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Experts: Coastal danger in Ratnagiri,Raigad,Sindhudurg

They pointed out in particular the threat to marine biodiversity from a string of proposed projects,particularly in Ratnagiri,Raigad and Sindhudurg districts.

Written by Express News Service | Mumbai |
October 11, 2012 2:17:17 am

Unbridled development that leads to mushrooming of projects such as power plants is threatening marine and coastal biodiversity,including along the Maharashtra coast and this needs the urgent attention of the government,said experts attending the 11th Conference of Parties to the Convention on Biological Diversity (COP CBD 11) in Hyderabad.

The Bombay Natural History Society (BNHS),Greenpeace India and several other NGOs working for the environment said on the sidelines of the meet that the government must address the issue and ensure development takes place in a rational manner.

They pointed out in particular the threat to marine biodiversity from a string of proposed projects,particularly in Ratnagiri,Raigad and Sindhudurg districts.

“In a small 150-km stretch covering Ratnagiri,Raigad and Sindhudurg districts,15 power plants,gas-based,thermal and nuclear,for 25 gigawatts have been proposed. Of these,11 are in Ratnagiri alone,” said Dr Deepak Apte,marine biologist and BNHS deputy director.

Power plants lead to thermal stress and affects many marine species destroying livelihood of traditional fishermen,experts pointed out.

“Power plants release water around seven degrees higher than the sea temperature. Over a long period of time,say 80 years,the massive volume released into sea can change the temperature,” said Apte.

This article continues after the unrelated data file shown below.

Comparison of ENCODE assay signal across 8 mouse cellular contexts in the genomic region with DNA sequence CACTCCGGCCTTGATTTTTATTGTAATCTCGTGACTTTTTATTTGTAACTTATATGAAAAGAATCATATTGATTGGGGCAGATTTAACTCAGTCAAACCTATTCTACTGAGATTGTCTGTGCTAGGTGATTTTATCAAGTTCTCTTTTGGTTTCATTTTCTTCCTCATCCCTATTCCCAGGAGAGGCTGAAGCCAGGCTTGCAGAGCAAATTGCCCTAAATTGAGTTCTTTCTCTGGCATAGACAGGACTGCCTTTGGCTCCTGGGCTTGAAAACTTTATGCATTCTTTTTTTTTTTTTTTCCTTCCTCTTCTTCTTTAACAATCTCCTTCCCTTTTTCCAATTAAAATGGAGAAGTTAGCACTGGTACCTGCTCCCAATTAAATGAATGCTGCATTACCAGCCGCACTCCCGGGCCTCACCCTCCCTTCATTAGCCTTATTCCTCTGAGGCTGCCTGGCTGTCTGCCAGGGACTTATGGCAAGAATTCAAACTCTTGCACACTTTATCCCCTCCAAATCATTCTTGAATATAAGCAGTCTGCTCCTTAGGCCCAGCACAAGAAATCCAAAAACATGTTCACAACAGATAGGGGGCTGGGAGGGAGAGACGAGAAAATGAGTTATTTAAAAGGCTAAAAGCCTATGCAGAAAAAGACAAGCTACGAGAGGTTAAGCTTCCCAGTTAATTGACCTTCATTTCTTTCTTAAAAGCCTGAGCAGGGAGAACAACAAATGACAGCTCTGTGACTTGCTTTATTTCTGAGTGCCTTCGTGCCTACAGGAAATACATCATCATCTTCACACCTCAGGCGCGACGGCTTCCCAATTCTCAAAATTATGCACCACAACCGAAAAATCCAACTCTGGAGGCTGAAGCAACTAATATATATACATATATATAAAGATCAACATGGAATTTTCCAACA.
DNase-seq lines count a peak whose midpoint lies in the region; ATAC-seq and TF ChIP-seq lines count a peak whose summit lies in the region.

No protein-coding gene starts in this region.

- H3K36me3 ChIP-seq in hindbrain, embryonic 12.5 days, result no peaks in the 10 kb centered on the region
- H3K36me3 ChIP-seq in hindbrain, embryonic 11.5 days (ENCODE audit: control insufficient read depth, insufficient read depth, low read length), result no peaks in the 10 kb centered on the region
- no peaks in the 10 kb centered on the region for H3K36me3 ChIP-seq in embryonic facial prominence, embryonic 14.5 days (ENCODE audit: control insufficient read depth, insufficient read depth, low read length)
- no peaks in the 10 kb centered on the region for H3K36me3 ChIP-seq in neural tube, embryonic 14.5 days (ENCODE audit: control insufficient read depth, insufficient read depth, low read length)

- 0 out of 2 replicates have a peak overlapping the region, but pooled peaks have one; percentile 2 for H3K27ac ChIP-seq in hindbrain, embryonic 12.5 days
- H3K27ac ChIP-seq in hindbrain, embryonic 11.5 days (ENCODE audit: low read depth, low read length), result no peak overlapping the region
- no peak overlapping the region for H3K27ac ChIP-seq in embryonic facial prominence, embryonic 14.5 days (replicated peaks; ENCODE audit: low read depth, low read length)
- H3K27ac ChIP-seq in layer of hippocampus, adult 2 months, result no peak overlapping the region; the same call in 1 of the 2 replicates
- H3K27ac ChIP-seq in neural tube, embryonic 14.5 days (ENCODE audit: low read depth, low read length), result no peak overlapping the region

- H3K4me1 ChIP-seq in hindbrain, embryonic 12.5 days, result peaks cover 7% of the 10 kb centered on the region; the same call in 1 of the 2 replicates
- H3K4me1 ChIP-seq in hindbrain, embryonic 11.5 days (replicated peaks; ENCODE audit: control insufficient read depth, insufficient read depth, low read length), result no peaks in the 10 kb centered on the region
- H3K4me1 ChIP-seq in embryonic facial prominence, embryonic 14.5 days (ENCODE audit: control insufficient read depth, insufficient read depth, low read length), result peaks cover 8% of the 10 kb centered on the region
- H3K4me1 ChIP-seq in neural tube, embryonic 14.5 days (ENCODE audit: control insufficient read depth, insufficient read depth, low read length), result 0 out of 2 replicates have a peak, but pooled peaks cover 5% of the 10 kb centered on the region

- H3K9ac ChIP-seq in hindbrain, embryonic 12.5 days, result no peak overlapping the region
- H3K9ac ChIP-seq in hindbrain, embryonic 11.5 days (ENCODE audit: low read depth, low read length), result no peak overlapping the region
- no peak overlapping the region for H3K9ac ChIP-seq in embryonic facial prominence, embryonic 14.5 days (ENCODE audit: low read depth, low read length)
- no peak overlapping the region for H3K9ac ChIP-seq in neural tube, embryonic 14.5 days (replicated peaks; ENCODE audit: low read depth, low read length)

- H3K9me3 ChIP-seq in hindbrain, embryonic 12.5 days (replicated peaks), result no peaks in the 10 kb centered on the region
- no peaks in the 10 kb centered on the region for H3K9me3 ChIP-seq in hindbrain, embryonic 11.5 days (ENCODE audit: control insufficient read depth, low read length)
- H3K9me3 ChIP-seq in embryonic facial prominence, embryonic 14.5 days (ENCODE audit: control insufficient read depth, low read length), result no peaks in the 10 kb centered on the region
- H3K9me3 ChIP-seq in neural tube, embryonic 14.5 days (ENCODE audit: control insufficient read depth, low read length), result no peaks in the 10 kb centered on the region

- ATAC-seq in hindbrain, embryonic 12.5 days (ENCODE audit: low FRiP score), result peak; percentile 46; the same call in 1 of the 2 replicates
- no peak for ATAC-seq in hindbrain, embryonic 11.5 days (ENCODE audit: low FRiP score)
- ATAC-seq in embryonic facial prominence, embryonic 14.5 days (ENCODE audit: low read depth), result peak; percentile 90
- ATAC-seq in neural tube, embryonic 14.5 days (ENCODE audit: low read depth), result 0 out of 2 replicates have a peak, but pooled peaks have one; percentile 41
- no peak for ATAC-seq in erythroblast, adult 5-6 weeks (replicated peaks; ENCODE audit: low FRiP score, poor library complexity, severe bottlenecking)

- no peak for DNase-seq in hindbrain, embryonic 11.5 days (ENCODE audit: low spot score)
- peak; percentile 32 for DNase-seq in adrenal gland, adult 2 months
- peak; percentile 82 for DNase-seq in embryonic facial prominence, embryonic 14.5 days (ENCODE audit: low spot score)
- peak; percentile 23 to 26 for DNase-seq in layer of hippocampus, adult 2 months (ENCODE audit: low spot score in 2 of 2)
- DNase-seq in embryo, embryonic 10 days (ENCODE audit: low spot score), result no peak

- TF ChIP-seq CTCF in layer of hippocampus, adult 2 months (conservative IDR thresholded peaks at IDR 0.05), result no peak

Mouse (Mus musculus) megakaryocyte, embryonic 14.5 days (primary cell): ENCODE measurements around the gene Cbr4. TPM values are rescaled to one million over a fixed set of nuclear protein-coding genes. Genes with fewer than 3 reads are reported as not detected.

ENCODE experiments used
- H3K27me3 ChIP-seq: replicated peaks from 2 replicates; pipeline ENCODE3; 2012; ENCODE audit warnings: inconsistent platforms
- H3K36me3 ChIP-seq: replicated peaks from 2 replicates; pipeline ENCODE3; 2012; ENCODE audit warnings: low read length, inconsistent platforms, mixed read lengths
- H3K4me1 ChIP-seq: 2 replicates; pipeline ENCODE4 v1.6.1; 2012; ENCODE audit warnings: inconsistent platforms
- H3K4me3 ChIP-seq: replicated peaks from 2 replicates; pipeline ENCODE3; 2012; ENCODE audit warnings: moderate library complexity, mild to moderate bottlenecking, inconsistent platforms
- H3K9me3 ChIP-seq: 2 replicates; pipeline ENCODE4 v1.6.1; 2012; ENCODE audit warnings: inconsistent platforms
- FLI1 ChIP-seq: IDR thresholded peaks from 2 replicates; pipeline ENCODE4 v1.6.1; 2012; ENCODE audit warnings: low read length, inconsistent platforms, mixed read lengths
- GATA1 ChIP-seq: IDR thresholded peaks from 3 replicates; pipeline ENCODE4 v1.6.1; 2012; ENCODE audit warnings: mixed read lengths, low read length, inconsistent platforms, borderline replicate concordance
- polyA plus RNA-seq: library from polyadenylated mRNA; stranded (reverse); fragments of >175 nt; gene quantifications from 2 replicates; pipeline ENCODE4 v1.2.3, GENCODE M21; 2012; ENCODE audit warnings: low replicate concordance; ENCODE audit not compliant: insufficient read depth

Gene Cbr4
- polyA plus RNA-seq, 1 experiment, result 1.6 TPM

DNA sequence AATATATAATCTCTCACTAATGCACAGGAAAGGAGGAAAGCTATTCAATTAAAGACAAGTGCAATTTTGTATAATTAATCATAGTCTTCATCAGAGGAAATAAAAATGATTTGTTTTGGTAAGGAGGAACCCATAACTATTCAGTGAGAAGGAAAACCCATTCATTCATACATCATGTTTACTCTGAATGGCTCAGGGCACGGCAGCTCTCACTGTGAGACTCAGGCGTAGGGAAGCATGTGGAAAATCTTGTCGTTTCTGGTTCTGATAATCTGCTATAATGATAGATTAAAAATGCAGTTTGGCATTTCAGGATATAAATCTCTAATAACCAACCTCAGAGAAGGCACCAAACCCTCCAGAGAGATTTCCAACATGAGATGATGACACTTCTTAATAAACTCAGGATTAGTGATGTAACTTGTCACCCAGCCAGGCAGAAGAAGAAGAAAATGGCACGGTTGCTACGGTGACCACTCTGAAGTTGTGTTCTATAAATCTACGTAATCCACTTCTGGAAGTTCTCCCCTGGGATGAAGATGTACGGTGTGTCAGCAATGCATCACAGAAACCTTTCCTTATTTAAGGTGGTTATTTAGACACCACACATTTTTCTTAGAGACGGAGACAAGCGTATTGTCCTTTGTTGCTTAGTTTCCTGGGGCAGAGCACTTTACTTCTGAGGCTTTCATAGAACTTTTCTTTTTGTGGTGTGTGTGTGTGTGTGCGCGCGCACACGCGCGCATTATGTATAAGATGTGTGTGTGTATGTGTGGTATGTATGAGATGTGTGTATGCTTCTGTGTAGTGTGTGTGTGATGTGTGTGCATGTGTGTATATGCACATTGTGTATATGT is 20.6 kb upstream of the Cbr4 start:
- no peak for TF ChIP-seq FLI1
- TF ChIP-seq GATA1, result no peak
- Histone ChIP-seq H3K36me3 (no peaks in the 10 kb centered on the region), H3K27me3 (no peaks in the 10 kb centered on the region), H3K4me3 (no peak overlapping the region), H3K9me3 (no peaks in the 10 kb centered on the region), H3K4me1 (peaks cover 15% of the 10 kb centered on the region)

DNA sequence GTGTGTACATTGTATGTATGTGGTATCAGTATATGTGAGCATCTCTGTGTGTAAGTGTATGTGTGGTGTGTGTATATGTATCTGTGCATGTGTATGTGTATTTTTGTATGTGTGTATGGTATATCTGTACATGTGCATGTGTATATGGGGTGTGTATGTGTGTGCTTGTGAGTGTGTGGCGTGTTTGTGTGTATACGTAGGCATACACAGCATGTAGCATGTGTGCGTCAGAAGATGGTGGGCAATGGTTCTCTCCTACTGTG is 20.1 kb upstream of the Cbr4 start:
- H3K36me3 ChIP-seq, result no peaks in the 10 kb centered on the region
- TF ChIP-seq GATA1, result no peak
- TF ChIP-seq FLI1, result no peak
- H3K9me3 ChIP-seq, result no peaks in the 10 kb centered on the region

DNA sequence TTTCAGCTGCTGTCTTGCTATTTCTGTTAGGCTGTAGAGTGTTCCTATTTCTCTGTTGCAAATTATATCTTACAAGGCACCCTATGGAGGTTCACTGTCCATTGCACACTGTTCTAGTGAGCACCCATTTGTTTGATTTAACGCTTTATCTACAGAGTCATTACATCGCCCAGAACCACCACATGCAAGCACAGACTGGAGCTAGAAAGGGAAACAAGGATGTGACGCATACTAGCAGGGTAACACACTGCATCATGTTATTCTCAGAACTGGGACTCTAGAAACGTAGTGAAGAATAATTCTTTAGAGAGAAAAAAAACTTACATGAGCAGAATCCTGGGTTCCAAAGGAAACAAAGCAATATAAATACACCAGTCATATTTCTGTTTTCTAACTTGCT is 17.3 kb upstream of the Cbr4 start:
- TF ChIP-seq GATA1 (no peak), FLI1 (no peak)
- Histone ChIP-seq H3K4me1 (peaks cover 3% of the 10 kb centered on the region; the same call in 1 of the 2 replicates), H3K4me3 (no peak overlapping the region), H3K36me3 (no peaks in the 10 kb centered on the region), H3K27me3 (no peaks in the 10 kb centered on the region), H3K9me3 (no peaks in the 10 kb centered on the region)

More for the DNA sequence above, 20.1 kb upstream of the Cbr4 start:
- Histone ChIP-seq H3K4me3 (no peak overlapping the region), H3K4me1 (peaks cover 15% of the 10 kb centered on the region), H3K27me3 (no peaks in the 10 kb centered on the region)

“This may cause emigration of marine species that do not like hot conditions and immigration of those that prefer them. Thus,traditional fishers will be affected as the species that come in may not be economically viable,” he said.

Also,marine species that do not have tolerance to large changes in temperatures will be affected.

The problem with the proposed plants,especially in Maharashtra,is their sheer number.

“The effect from one plant can be diluted but in Maharashtra it will be like one power plant every 20 kilometres. The cumulative thermal stress will be very high,” said Apte.

Also,thermal pollution has not been taken into account as a possible hazard of power plants in environmental impact studies,experts said.

“During their assessment,the government considered displacement due to power plants and health hazards but not thermal pollution,which is also a major influencing factor.”

Green activists have urged the government during the CBD COP 11,to talk about issues of sustainability and take steps to limit unbridled development.

“Power is very important,but the government must consider its environmental cost as well and engage in rational development,” said Apte.

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